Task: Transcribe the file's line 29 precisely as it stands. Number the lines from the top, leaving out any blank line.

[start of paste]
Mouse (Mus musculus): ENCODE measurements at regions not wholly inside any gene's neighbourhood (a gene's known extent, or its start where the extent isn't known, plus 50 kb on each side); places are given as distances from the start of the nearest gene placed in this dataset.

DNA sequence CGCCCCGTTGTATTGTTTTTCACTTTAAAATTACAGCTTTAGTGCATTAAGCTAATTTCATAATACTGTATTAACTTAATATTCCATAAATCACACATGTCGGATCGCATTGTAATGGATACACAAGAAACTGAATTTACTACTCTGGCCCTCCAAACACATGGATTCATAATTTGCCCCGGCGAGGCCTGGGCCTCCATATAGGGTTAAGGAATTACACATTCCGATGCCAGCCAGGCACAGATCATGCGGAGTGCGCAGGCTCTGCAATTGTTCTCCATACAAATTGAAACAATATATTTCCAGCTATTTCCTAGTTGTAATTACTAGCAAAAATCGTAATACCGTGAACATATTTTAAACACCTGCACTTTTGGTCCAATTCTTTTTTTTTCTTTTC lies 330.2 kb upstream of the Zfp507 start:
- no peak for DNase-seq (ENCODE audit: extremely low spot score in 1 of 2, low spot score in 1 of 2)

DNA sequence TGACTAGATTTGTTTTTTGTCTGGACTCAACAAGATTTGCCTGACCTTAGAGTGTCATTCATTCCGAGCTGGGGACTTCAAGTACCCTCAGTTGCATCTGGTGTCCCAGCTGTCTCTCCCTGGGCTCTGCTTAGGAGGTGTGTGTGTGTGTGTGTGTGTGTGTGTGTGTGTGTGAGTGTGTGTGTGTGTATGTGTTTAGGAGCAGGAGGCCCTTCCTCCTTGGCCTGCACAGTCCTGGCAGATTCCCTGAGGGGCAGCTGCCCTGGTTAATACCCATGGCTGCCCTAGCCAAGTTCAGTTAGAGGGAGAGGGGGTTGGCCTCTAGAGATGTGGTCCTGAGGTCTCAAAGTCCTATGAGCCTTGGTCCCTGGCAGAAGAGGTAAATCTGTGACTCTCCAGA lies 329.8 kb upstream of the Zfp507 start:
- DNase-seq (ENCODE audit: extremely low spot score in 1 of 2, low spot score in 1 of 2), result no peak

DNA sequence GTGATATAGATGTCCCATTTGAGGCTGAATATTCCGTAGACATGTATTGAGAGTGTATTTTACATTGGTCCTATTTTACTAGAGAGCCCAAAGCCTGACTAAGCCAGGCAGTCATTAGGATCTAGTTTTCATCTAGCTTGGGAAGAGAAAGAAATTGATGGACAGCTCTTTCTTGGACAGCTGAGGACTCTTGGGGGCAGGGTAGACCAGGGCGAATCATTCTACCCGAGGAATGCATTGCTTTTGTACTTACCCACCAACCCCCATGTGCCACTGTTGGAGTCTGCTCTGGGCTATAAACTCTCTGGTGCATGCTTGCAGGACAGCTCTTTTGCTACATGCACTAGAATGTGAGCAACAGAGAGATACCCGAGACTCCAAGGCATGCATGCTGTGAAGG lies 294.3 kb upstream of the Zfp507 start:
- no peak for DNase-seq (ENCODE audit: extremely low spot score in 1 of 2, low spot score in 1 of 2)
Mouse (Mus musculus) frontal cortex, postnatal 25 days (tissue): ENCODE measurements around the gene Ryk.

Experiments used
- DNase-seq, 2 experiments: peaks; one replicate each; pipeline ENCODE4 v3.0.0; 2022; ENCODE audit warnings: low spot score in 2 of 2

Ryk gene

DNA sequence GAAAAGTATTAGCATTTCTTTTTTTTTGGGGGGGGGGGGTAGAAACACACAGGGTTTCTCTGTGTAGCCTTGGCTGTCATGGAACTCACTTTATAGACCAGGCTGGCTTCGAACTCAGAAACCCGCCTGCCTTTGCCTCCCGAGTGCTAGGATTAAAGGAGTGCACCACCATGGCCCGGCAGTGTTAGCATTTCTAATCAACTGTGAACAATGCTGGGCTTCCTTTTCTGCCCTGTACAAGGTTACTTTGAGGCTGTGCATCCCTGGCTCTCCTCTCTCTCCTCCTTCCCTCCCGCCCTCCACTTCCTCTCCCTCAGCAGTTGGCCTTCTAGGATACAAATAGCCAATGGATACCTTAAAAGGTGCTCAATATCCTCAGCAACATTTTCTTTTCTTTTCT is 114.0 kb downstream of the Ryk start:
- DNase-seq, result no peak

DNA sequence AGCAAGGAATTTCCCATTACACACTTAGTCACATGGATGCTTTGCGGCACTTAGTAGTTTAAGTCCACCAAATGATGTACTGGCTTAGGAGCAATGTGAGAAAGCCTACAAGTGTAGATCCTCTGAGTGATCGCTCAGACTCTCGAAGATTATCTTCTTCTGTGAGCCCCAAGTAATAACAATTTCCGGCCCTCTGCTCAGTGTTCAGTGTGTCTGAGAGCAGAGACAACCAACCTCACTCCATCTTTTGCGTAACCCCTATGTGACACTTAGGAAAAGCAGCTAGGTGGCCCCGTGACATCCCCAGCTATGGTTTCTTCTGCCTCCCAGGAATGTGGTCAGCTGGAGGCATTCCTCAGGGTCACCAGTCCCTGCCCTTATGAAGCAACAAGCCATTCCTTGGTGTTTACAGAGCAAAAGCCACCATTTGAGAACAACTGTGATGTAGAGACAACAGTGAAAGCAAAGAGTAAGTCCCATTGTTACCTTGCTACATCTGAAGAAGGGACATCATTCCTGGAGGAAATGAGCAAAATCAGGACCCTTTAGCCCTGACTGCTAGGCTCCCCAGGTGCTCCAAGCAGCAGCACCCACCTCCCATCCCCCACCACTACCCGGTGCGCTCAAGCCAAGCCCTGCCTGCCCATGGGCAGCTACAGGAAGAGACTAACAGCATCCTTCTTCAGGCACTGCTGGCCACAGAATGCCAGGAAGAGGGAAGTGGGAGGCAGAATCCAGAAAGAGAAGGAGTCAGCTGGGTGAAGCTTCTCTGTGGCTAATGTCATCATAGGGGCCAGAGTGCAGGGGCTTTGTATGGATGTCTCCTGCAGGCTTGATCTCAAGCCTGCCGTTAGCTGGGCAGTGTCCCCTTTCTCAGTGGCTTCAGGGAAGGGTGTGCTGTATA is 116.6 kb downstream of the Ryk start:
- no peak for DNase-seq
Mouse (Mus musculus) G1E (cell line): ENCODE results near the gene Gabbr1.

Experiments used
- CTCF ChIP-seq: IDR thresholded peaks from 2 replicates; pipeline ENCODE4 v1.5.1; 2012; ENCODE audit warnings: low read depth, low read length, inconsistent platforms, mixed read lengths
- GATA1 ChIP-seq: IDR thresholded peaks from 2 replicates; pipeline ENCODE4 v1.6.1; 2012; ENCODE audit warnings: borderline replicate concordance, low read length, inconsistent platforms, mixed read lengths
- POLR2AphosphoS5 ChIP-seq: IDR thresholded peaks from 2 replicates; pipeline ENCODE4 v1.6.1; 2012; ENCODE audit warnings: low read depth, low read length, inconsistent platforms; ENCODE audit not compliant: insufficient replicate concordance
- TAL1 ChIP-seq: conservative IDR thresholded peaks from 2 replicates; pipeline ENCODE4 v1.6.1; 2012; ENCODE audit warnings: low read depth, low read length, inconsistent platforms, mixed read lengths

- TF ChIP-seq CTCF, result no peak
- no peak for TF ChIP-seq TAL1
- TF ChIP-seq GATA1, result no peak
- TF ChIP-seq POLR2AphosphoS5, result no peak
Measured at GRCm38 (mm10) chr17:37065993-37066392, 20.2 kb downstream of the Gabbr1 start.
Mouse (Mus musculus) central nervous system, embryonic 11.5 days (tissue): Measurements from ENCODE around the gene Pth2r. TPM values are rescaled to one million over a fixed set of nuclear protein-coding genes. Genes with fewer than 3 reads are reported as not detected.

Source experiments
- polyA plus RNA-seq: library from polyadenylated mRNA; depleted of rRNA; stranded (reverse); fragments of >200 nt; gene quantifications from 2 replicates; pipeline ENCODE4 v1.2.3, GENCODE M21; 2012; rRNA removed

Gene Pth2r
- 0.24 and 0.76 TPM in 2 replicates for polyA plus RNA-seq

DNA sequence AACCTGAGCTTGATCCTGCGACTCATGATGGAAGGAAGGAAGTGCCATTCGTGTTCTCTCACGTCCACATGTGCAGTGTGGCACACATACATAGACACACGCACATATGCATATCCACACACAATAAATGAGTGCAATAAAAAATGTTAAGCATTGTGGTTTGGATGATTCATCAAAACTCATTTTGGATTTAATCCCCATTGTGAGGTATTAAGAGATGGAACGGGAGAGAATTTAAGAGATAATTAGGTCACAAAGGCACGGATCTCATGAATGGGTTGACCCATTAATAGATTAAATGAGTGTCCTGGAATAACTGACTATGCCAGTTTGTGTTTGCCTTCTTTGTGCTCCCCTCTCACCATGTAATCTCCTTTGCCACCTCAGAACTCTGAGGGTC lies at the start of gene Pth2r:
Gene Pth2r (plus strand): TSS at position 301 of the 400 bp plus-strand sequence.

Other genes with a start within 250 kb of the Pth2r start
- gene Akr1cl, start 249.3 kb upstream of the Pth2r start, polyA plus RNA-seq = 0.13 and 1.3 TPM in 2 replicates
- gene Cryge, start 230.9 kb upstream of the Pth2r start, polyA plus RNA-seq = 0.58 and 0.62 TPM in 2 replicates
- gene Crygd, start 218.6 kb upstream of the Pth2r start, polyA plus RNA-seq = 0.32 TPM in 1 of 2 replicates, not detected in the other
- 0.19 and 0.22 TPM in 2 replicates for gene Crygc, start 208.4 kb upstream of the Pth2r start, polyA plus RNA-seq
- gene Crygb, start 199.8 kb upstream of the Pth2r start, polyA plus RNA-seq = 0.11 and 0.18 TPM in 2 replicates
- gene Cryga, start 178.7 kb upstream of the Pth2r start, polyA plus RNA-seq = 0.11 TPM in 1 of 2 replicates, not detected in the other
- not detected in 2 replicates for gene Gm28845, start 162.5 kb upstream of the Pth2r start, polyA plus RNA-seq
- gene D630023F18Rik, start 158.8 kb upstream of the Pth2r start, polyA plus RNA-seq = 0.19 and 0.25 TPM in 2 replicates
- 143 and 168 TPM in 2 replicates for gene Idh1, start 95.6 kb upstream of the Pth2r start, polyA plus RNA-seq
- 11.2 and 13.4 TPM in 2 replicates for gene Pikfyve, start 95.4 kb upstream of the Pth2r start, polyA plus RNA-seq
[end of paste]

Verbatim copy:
- polyA plus RNA-seq: library from polyadenylated mRNA; depleted of rRNA; stranded (reverse); fragments of >200 nt; gene quantifications from 2 replicates; pipeline ENCODE4 v1.2.3, GENCODE M21; 2012; rRNA removed